Today marks the 3-year anniversary of the brutal murder of the Member of Parliament, Jo Cox, by someone who was offended by her views. You can read my original post from back then, which includes a lovely poem about diversity, here.

#moreincommon

Let’s not despair at the gladiatorial style politics displayed by many of our world leaders; instead, let’s give hope to others by our example of understanding and compassion.

🌿✨😊🌿✨

Let’s not look for differences to be suspicious about; rather, let’s seek out what we have in common and celebrate that!

🌿✨😊🌿✨

Let’s never doubt that the ordinary man and woman can make a difference. If we choose to change the way we relate to every person we meet in person, see on television or read about in the media, we can effect great change. For we are all interrelated on this third rock from the sun and every thought, word and action affects those around us. Let’s make positive choices therefore to always see that we have #moreincommon.

Be the change you want to see in the world.

🌿 Mahatma Gandhi

Much love, Anita. 😀

These 5 simple things: advice to my younger self

Do you ever wish you could go back in time and give some advice to your younger self?  Here’s what came to me today during meditation of what I might say (with love) to the young girl I once was.  Please bear in mind, we should never berate ourselves for the things we have done in the past, for these all help us to learn life lessons along the way.    This post is also for Debbie Roth’s #forgivingfridays. Continue reading

Gaia

There is a hypothesis called The Gaia Principle first expounded in the 1700s by Scottish Geologist, James Hutton.  He studied the planets and concluded that in the same way our bodies are made up of billions of cells all working together as one single unit, everything on Earth also works together as one single, living, self-regulating organism – all living things, the atmosphere, plants, animals, humans, climate and so on.  And just as our bodies have their own regulatory systems (eg. nervous system, respiratory system), so the Earth has its own systems:  atmosphere (air), biosphere (all lifeforms), geosphere (soil and rock), and hydrosphere (water).  The health of the Earth depends on all these components working well in harmony.  If one system is impaired or malfunctioning, it will affect all the others.   There can be many reasons for impairment or malfunction, for example ozone thinning, unbiodegradable plastics entering the food chain, fracking, draining of water tables, to name a few, of which the common denominator is: us!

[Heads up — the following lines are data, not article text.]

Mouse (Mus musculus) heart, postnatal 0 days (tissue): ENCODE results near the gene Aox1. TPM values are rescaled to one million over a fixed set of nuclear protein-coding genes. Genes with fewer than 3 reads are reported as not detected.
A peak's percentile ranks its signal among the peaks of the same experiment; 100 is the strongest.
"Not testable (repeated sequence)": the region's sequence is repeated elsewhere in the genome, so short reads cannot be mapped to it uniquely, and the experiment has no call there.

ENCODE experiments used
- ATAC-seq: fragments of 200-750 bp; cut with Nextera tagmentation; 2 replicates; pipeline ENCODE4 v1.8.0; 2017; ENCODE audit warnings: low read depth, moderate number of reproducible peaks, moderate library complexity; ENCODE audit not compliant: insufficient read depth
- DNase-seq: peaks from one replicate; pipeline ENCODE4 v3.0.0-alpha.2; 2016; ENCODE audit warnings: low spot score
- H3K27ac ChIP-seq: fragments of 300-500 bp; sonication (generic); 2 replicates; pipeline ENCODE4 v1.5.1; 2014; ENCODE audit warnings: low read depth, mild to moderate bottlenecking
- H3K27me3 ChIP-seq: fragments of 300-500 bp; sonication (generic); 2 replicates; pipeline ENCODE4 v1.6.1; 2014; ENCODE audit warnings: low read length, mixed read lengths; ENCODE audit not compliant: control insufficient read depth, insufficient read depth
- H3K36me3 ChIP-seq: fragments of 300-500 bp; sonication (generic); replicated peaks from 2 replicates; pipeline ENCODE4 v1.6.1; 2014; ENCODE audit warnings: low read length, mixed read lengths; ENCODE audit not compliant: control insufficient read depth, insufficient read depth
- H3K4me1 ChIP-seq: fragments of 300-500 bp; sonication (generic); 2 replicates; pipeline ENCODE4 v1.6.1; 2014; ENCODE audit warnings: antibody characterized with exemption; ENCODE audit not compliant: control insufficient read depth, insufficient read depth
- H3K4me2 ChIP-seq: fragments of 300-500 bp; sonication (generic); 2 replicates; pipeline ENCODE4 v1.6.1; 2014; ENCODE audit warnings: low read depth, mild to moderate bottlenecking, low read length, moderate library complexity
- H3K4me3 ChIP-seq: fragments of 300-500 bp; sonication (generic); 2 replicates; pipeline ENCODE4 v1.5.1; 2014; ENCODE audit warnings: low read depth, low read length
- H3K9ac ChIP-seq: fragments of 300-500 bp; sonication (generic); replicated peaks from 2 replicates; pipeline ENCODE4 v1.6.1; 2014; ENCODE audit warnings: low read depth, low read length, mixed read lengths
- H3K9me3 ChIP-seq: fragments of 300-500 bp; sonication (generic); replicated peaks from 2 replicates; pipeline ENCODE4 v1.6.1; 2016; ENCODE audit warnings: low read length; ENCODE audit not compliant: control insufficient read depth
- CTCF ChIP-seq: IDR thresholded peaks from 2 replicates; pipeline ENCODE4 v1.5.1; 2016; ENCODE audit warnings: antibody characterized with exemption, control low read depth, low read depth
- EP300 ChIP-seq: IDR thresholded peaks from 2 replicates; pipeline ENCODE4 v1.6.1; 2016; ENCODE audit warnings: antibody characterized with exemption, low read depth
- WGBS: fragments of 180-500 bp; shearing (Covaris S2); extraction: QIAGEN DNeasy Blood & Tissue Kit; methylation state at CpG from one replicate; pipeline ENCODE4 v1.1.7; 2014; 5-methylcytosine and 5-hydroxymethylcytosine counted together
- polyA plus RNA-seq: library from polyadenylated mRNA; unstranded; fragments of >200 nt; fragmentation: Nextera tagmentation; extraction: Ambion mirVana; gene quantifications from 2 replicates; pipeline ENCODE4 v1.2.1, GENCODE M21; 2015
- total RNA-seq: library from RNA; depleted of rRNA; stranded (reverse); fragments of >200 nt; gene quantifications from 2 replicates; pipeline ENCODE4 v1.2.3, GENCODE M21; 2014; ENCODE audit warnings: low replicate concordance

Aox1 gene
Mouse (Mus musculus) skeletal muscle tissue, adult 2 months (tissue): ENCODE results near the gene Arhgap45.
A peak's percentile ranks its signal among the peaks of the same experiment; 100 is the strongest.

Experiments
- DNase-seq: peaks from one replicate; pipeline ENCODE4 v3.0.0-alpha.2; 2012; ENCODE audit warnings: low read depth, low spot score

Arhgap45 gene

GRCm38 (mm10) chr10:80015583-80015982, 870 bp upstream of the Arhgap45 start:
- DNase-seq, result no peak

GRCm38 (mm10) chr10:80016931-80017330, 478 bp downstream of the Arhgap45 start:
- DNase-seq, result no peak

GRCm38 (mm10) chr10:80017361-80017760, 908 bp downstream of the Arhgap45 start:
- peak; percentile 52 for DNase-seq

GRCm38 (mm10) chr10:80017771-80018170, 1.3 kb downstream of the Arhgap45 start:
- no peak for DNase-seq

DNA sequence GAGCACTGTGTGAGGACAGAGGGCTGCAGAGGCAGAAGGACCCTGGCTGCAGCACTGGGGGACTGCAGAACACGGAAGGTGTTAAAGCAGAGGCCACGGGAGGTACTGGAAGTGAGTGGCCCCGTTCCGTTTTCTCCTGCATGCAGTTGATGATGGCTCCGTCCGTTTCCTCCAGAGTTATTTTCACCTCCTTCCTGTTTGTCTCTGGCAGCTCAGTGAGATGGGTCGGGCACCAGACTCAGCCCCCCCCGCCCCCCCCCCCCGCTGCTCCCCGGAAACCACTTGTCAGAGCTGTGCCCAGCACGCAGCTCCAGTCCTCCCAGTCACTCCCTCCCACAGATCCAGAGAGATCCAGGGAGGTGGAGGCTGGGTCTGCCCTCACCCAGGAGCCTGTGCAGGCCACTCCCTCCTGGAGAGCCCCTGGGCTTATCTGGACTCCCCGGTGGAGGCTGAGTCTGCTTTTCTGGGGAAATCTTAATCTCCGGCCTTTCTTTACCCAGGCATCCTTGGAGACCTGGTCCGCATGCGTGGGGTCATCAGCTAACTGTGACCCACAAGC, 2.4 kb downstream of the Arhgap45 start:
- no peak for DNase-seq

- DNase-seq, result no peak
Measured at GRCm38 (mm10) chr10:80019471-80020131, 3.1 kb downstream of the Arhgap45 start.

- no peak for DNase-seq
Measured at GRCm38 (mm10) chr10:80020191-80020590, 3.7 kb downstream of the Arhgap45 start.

When we try to pick out anything by itself, we find it hitched to everything else in the Universe. John Muir

If we subscribe to the Gaia principle, I guess the overarching aim behind it might be that we learn to share, cooperate, compromise, discover consequences of our actions; that we learn the need to give back to the Earth in order that it may thrive for future generations. 

Scotland, voted the most beautiful place on Earth!